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Council agrees to send business case for Kamloops sobering centre to province

Kamloops City Council supported a business case on a proposed sobering and assessment centre in the city.

During the Tuesday meeting, Kamloops council fully supported sending the report to BC’s Minister of Mental Health and Addictions, the Minister of Health and Interior Health.

In the business case, city staff recommend the centre be operated by Day One Society in their Phoenix Centre on 3rd Avenue.

“The proposed sobering and assessment centre aims to address acute intoxication, offering a medically supported environment for individuals to sober up from drugs and alcohol and connect with essential services,” reads the business case.

The centre would provide short-term shelter, medical supervision and assessment in a safe and supportive environment for individuals under the influence of or in withdrawal from alcohol and/or other substances.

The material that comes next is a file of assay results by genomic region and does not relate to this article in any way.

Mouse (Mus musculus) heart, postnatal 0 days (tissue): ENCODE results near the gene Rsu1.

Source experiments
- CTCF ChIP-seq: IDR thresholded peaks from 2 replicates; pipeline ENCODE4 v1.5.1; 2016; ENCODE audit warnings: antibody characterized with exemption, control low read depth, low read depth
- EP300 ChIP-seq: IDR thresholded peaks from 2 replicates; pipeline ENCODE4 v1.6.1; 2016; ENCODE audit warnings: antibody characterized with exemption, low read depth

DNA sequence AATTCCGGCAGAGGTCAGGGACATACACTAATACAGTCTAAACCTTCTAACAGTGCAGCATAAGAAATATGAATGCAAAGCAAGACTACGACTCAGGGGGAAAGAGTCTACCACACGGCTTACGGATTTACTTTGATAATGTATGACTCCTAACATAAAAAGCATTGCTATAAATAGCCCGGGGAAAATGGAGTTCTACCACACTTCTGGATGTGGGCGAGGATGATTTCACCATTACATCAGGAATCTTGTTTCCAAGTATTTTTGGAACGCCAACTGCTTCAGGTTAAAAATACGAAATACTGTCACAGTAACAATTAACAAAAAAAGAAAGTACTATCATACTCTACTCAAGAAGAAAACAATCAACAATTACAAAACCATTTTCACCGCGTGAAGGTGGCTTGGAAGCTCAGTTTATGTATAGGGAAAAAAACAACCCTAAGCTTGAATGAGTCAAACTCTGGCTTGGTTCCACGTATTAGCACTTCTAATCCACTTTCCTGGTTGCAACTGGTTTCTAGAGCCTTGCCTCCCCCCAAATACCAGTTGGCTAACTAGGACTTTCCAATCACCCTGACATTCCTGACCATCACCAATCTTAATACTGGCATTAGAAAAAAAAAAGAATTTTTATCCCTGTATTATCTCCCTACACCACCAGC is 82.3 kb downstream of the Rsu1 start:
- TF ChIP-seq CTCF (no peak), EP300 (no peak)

Sobering centres are meant to alleviate the pressure on emergency rooms, jail cells or shelters.

People who access these types of centres would be able to access care for 24-hours and gain further access to detox and withdrawal management and, eventually, longer-term services and supports like treatment.

According to the business case, the centre would run 24 hours a day, seven days a week with 10 beds and security on site for the safety of clients, staff and others.

According to the business case, the centre would require renovations to the lower level of Day One Society's building, which are estimated to cost $398,000.

An annual operating budget of $2.6 million is proposed.

The business case also points to seven other sobering centres that operate in BC including in Victoria, Cowichan Valley, Campbell River, Nanaimo, Port Alberni, Surrey and Prince George.

Several city councillors were very supportive of the business case and thanked staff for pushing this through since 2016, when a previous business case centre was provided and before the toxic drug crisis was declared a provincial emergency.

The business centre was made possible after council authorized up to $30,000 for research, engagement, costing and writing the report earlier this year.

In addition to sending the report off to the aforementioned ministers and Interior Health, council also asked staff to send a letter request asking for a formal response.



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